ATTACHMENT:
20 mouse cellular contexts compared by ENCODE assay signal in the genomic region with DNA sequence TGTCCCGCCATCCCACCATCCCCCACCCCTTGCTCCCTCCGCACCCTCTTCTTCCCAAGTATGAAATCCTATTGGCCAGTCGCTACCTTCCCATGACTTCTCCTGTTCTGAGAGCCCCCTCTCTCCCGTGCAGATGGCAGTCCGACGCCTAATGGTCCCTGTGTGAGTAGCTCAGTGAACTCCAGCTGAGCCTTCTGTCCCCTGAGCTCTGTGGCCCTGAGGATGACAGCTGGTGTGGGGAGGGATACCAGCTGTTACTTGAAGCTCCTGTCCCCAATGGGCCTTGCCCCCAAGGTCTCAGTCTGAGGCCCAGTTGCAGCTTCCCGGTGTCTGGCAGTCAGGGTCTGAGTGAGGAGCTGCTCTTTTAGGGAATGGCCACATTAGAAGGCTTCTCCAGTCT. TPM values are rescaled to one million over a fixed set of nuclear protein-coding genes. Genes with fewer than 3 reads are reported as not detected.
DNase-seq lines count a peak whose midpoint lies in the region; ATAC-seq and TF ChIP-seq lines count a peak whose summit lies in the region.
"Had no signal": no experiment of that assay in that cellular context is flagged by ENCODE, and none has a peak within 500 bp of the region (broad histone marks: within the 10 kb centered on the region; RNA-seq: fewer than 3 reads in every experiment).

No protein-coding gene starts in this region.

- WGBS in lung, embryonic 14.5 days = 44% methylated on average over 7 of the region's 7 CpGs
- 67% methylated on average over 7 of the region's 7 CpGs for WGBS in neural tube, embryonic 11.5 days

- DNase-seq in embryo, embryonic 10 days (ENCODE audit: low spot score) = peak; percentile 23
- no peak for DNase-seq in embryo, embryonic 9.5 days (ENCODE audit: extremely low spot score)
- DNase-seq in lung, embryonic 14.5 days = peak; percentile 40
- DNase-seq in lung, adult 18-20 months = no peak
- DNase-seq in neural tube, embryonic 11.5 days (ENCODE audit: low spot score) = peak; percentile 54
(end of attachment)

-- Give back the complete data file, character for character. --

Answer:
20 mouse cellular contexts compared by ENCODE assay signal in the genomic region with DNA sequence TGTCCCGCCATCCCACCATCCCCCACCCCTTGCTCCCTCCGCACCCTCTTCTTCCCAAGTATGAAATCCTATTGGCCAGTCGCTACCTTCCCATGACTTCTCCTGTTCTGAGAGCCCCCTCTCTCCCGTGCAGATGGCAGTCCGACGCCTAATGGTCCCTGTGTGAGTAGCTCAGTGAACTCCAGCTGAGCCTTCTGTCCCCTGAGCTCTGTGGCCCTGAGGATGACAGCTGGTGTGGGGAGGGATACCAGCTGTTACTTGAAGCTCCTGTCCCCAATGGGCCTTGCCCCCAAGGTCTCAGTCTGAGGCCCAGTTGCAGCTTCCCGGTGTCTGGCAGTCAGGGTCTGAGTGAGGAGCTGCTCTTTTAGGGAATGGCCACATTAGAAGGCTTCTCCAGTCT. TPM values are rescaled to one million over a fixed set of nuclear protein-coding genes. Genes with fewer than 3 reads are reported as not detected.
DNase-seq lines count a peak whose midpoint lies in the region; ATAC-seq and TF ChIP-seq lines count a peak whose summit lies in the region.
"Had no signal": no experiment of that assay in that cellular context is flagged by ENCODE, and none has a peak within 500 bp of the region (broad histone marks: within the 10 kb centered on the region; RNA-seq: fewer than 3 reads in every experiment).

No protein-coding gene starts in this region.

- WGBS in lung, embryonic 14.5 days = 44% methylated on average over 7 of the region's 7 CpGs
- 67% methylated on average over 7 of the region's 7 CpGs for WGBS in neural tube, embryonic 11.5 days

- DNase-seq in embryo, embryonic 10 days (ENCODE audit: low spot score) = peak; percentile 23
- no peak for DNase-seq in embryo, embryonic 9.5 days (ENCODE audit: extremely low spot score)
- DNase-seq in lung, embryonic 14.5 days = peak; percentile 40
- DNase-seq in lung, adult 18-20 months = no peak
- DNase-seq in neural tube, embryonic 11.5 days (ENCODE audit: low spot score) = peak; percentile 54